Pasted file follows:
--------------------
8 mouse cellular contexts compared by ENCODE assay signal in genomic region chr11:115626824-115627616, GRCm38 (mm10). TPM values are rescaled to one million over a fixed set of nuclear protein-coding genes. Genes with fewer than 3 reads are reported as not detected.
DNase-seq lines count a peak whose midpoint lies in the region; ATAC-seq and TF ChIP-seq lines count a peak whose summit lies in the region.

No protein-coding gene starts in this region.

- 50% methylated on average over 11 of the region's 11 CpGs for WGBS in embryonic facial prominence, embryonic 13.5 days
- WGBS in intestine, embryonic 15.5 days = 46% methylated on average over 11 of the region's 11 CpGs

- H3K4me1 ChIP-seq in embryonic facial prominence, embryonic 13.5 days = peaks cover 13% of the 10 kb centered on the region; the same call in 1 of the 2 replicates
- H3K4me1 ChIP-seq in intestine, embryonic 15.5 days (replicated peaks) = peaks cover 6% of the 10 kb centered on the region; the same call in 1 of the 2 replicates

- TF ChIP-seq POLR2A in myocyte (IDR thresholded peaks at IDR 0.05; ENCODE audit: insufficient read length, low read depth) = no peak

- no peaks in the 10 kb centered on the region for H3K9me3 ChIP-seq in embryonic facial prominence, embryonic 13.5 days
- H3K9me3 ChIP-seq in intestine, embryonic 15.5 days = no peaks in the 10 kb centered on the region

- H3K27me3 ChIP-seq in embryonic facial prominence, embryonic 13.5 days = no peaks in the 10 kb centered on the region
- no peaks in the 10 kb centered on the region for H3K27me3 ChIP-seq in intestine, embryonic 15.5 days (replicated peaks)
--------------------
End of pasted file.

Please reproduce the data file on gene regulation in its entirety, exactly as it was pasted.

8 mouse cellular contexts compared by ENCODE assay signal in genomic region chr11:115626824-115627616, GRCm38 (mm10). TPM values are rescaled to one million over a fixed set of nuclear protein-coding genes. Genes with fewer than 3 reads are reported as not detected.
DNase-seq lines count a peak whose midpoint lies in the region; ATAC-seq and TF ChIP-seq lines count a peak whose summit lies in the region.

No protein-coding gene starts in this region.

- 50% methylated on average over 11 of the region's 11 CpGs for WGBS in embryonic facial prominence, embryonic 13.5 days
- WGBS in intestine, embryonic 15.5 days = 46% methylated on average over 11 of the region's 11 CpGs

- H3K4me1 ChIP-seq in embryonic facial prominence, embryonic 13.5 days = peaks cover 13% of the 10 kb centered on the region; the same call in 1 of the 2 replicates
- H3K4me1 ChIP-seq in intestine, embryonic 15.5 days (replicated peaks) = peaks cover 6% of the 10 kb centered on the region; the same call in 1 of the 2 replicates

- TF ChIP-seq POLR2A in myocyte (IDR thresholded peaks at IDR 0.05; ENCODE audit: insufficient read length, low read depth) = no peak

- no peaks in the 10 kb centered on the region for H3K9me3 ChIP-seq in embryonic facial prominence, embryonic 13.5 days
- H3K9me3 ChIP-seq in intestine, embryonic 15.5 days = no peaks in the 10 kb centered on the region

- H3K27me3 ChIP-seq in embryonic facial prominence, embryonic 13.5 days = no peaks in the 10 kb centered on the region
- no peaks in the 10 kb centered on the region for H3K27me3 ChIP-seq in intestine, embryonic 15.5 days (replicated peaks)